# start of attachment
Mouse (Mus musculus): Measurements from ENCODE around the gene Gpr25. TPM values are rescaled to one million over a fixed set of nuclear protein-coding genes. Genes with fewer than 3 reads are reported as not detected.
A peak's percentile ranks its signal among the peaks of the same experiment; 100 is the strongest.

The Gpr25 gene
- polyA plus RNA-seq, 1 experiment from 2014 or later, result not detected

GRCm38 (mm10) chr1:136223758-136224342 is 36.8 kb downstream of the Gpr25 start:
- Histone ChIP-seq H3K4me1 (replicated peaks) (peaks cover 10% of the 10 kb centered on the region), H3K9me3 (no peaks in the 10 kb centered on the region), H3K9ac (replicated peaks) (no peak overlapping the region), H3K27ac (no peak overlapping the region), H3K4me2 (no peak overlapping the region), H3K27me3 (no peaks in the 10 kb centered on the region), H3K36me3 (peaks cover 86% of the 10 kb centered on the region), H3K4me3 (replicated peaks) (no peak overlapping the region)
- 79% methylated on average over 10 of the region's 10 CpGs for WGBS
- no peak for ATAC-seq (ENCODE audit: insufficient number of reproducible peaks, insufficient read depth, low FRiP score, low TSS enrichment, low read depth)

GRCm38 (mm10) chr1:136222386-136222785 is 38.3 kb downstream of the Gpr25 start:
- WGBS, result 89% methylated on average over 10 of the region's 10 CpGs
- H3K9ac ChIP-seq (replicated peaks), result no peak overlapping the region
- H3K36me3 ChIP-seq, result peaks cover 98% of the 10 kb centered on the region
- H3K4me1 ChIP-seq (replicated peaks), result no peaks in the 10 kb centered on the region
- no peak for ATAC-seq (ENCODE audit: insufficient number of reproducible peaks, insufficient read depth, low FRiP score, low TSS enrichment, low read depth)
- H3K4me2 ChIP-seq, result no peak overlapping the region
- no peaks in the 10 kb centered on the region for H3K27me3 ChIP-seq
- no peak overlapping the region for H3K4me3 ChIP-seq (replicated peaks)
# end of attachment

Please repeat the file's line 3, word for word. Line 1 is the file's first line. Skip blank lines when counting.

The Gpr25 gene